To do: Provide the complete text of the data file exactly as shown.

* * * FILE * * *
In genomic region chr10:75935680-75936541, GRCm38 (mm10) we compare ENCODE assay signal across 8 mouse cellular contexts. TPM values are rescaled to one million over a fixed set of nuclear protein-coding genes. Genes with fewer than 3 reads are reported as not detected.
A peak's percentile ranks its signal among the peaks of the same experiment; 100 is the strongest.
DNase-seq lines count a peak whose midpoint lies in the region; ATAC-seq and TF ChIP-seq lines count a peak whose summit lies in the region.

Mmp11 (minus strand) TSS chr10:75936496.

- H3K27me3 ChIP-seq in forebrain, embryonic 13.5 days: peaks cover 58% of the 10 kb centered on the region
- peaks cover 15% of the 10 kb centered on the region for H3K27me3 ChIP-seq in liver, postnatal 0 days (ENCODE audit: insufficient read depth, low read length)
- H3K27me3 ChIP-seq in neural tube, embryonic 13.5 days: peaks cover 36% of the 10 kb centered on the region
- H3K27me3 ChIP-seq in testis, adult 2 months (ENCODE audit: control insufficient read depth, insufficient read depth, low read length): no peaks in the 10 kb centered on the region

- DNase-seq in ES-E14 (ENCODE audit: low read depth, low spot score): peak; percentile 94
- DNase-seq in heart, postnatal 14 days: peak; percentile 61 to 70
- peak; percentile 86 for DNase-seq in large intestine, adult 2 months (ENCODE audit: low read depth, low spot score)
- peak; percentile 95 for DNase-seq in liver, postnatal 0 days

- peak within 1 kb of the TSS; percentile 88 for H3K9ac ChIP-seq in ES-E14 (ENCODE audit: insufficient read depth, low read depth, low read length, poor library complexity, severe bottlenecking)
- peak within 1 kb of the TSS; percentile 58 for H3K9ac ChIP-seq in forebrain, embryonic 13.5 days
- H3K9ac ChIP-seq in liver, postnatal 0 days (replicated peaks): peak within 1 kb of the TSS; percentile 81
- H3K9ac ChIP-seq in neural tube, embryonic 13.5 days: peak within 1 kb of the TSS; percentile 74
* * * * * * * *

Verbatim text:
In genomic region chr10:75935680-75936541, GRCm38 (mm10) we compare ENCODE assay signal across 8 mouse cellular contexts. TPM values are rescaled to one million over a fixed set of nuclear protein-coding genes. Genes with fewer than 3 reads are reported as not detected.
A peak's percentile ranks its signal among the peaks of the same experiment; 100 is the strongest.
DNase-seq lines count a peak whose midpoint lies in the region; ATAC-seq and TF ChIP-seq lines count a peak whose summit lies in the region.

Mmp11 (minus strand) TSS chr10:75936496.

- H3K27me3 ChIP-seq in forebrain, embryonic 13.5 days: peaks cover 58% of the 10 kb centered on the region
- peaks cover 15% of the 10 kb centered on the region for H3K27me3 ChIP-seq in liver, postnatal 0 days (ENCODE audit: insufficient read depth, low read length)
- H3K27me3 ChIP-seq in neural tube, embryonic 13.5 days: peaks cover 36% of the 10 kb centered on the region
- H3K27me3 ChIP-seq in testis, adult 2 months (ENCODE audit: control insufficient read depth, insufficient read depth, low read length): no peaks in the 10 kb centered on the region

- DNase-seq in ES-E14 (ENCODE audit: low read depth, low spot score): peak; percentile 94
- DNase-seq in heart, postnatal 14 days: peak; percentile 61 to 70
- peak; percentile 86 for DNase-seq in large intestine, adult 2 months (ENCODE audit: low read depth, low spot score)
- peak; percentile 95 for DNase-seq in liver, postnatal 0 days

- peak within 1 kb of the TSS; percentile 88 for H3K9ac ChIP-seq in ES-E14 (ENCODE audit: insufficient read depth, low read depth, low read length, poor library complexity, severe bottlenecking)
- peak within 1 kb of the TSS; percentile 58 for H3K9ac ChIP-seq in forebrain, embryonic 13.5 days
- H3K9ac ChIP-seq in liver, postnatal 0 days (replicated peaks): peak within 1 kb of the TSS; percentile 81
- H3K9ac ChIP-seq in neural tube, embryonic 13.5 days: peak within 1 kb of the TSS; percentile 74